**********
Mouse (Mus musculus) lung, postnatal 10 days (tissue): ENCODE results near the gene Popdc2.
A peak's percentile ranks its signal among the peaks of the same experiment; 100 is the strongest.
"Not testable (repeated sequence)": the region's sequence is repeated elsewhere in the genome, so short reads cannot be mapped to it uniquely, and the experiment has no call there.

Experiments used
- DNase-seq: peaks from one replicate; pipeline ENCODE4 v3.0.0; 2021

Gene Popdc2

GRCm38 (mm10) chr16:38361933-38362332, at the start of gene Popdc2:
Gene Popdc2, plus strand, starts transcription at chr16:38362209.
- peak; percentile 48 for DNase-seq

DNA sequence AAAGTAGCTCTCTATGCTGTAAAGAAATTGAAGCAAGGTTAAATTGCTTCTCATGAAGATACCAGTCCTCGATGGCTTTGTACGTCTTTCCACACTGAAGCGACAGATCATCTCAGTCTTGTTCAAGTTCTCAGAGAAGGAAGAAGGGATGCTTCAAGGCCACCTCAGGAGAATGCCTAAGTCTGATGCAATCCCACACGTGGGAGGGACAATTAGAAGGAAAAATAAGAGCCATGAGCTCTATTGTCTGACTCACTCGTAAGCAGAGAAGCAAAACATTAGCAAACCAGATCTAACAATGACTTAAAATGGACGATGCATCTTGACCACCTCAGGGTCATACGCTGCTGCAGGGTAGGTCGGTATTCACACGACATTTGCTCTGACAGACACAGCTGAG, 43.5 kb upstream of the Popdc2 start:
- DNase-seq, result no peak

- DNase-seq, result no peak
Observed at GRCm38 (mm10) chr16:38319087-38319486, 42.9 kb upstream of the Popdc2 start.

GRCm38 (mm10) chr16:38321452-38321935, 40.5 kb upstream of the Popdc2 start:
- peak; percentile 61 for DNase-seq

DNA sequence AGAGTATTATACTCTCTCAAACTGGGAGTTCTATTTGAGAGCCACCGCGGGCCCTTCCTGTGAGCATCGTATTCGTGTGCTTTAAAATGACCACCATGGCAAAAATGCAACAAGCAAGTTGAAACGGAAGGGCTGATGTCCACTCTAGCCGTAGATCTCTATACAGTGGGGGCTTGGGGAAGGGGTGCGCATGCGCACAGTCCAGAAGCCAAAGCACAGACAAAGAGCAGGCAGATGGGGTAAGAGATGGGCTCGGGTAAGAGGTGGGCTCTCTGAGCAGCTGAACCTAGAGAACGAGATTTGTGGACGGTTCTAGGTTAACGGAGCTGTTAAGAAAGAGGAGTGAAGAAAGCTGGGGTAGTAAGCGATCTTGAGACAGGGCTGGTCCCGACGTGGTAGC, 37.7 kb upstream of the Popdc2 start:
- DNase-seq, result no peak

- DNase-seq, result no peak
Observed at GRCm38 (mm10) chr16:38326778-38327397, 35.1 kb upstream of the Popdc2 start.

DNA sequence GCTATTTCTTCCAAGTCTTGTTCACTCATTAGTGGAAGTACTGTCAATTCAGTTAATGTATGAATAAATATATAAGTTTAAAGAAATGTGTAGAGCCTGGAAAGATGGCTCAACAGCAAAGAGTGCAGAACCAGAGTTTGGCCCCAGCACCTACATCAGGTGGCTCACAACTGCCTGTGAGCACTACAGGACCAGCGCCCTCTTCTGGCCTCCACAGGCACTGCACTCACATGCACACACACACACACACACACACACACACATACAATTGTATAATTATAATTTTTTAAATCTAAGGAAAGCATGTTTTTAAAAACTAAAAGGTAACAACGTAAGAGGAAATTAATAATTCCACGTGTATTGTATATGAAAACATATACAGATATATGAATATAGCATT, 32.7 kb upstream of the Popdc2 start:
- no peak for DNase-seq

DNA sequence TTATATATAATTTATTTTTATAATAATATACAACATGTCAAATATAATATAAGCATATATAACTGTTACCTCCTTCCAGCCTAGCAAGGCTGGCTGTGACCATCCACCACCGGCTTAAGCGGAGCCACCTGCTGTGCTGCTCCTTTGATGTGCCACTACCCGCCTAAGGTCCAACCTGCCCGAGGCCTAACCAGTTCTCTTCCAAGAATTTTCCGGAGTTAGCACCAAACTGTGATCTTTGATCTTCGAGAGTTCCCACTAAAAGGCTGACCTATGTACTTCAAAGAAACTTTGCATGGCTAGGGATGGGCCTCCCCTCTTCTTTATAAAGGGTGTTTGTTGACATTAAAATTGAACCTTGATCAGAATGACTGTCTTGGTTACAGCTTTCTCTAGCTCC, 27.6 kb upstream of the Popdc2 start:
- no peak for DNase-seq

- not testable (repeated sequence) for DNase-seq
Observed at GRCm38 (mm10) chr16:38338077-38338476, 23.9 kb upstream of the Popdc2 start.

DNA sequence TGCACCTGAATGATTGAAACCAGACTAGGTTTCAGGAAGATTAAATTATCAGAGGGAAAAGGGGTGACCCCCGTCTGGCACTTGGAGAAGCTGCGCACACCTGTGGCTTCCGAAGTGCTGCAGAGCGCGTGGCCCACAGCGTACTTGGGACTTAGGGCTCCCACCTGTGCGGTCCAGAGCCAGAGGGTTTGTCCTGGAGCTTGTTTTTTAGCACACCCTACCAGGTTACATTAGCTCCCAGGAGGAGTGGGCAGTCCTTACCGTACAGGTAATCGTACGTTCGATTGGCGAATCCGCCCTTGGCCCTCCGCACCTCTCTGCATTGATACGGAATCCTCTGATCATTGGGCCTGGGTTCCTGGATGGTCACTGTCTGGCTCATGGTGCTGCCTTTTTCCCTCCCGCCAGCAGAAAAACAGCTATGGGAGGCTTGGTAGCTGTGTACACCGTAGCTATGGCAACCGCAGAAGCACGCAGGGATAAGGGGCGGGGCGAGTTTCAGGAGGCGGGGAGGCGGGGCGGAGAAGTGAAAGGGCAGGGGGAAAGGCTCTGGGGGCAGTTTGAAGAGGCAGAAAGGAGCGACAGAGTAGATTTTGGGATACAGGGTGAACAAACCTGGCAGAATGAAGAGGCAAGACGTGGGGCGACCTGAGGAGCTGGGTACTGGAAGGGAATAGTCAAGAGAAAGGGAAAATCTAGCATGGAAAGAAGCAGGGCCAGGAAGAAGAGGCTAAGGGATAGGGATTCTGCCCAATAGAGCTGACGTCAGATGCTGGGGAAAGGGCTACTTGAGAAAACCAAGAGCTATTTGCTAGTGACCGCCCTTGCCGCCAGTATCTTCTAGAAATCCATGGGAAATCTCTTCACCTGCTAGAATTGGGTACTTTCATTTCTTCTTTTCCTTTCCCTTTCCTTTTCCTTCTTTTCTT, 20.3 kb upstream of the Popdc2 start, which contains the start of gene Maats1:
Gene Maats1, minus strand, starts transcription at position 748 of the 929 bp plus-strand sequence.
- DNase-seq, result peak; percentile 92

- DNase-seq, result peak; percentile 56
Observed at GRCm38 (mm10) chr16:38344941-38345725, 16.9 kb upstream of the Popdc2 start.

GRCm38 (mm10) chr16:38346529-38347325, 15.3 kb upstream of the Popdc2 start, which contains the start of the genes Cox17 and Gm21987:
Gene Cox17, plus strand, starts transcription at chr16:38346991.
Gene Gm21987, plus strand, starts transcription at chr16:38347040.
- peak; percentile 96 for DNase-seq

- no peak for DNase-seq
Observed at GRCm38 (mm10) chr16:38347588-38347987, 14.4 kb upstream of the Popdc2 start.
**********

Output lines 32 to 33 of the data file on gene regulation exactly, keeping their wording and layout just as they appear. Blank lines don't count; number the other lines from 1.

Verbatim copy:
Gene Cox17, plus strand, starts transcription at chr16:38346991.
Gene Gm21987, plus strand, starts transcription at chr16:38347040.